Poverty is a complex issue that the world is facing right now. Prasoon Kumar, an architect, was faced with the reality of injustice in his field of work and decided to do something about it. Billion Bricks, his non-profit organization which envisions the world where there is no homeless was launched earlier this month. Prasoon and Billion Bricks are here to serve people: the ‘underdogs’ that often left forgotten. Highlight of the interview:
Love Talk: Prasoon Kumar of Billion Bricks
Billion Bricks sounds really cool. Can you share to us a bit about this organization you founded, and the key people behind it?
Billion Bricks is a non-profit organization, which envisions a world where no one is homeless. We want to focus our attention on the 100 million people who are homeless in the world and the billion who live with less than $1 a day. These are the poorest, most disadvantaged and vulnerable people in the world. No matter how hard they try, they lack means and opportunities to emerge out of the vicious cycle of poverty. Anurag, CEO of my former firm, Space Matrix, is a co-founder and founding trustee to the organization. Snehal Mantri, who is Director of Marketing at Mantri Developers, Bangalore is the second founding trustee.
How did Billion Bricks come about? Can you tell us the story?
Billion Bricks has been in the making for very long, but the real boost came up in November 2012. I submitted my resignation and was called in to CEO’s office to explain the reasons and discuss my future plans. We got talking and I mentioned a few ideas. My CEO was interested and asked me to come back once I have a concrete plan in place. That’s when I did multiple mind maps, and developed the first concept for Billion Bricks. The concept is largely rooted in my work and experience as an architect. I have designed thousands of houses and apartments and came to realize that the number of people without houses is still not going down. I keep building houses for people who already have housing and never for the ones who don’t and nobody is building for them. That became the inspiration for Billion Bricks.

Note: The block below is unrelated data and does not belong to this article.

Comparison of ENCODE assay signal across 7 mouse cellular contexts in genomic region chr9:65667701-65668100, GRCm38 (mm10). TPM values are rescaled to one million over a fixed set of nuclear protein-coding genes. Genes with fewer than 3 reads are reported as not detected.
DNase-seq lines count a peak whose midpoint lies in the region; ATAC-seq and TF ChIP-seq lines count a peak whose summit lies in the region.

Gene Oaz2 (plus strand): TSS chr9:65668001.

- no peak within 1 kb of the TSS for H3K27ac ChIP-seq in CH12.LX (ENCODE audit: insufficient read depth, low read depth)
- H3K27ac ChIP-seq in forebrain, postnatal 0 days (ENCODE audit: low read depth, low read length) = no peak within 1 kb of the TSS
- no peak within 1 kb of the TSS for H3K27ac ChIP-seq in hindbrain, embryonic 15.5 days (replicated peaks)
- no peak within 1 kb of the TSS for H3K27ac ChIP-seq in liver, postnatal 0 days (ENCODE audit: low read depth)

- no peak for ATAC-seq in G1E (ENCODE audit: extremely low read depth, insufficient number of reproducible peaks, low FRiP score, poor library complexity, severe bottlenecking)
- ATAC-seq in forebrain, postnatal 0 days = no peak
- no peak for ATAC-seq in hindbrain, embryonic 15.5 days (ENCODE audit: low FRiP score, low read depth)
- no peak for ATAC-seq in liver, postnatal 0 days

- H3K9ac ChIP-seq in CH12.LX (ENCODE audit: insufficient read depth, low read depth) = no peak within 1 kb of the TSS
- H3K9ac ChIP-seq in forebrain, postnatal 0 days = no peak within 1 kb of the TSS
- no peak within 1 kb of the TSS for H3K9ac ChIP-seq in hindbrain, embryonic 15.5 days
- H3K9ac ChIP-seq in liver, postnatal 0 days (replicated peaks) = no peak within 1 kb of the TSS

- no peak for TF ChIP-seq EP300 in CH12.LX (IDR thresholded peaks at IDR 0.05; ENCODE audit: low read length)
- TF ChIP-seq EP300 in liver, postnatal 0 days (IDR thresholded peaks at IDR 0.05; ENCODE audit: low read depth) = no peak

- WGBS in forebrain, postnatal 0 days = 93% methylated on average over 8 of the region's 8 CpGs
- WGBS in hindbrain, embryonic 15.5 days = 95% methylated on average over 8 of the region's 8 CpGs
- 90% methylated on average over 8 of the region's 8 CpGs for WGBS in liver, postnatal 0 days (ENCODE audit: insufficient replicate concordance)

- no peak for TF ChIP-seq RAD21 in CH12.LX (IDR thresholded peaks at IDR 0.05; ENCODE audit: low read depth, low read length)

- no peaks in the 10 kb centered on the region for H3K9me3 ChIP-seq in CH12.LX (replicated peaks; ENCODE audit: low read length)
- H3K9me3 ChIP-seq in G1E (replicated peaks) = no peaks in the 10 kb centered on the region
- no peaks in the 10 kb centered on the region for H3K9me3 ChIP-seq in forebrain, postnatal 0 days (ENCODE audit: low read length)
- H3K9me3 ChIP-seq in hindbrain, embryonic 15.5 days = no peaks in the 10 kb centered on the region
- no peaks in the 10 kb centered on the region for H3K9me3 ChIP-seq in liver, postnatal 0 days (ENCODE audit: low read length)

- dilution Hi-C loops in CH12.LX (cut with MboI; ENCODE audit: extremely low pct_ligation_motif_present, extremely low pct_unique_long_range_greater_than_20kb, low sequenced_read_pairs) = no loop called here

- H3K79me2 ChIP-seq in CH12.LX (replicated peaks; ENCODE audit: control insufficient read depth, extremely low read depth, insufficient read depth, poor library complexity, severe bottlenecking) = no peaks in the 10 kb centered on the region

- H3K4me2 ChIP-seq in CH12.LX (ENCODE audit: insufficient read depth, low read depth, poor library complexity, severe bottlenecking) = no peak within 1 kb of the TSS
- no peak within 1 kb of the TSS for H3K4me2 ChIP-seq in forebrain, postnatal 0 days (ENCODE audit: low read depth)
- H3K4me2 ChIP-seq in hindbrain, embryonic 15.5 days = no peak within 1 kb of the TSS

What is Billion Brick’s current project? Can you tell us a bit about it?
Billion Bricks is working on two homeless night and day care shelters in Mumbai for children between the ages of 6 to 17. We are collaborating with Salaam Baalak Trust and Bombay Municipal Corporation on the projects. We are excited at this opportunity as with these two shelters more than 200 children who are currently living on the streets of Mumbai will get access to education, healthy food, healthcare and a safe shelter.
Why based in Singapore? And why Mumbai for your first project?
I find it very significant that we are based in Singapore. It is probably the only city in the world, which has no homeless, and the home ownership is astonishingly high. There are tremendous lessons for other cities to learn. Anyhow, when we did some initial research, we learned that more than 75% of world’s homeless are in India and hence we started to look deeper into the country. Mumbai is one of the largest cities in the world where 60% of its population living in slums. Understandably, there are many who can’t be in the slums and are living on streets and pavements. While we don’t have the numbers for the homeless in Mumbai, but it was clear, that would be a relevant place to begin our journey.
How does Billion Bricks get its funding?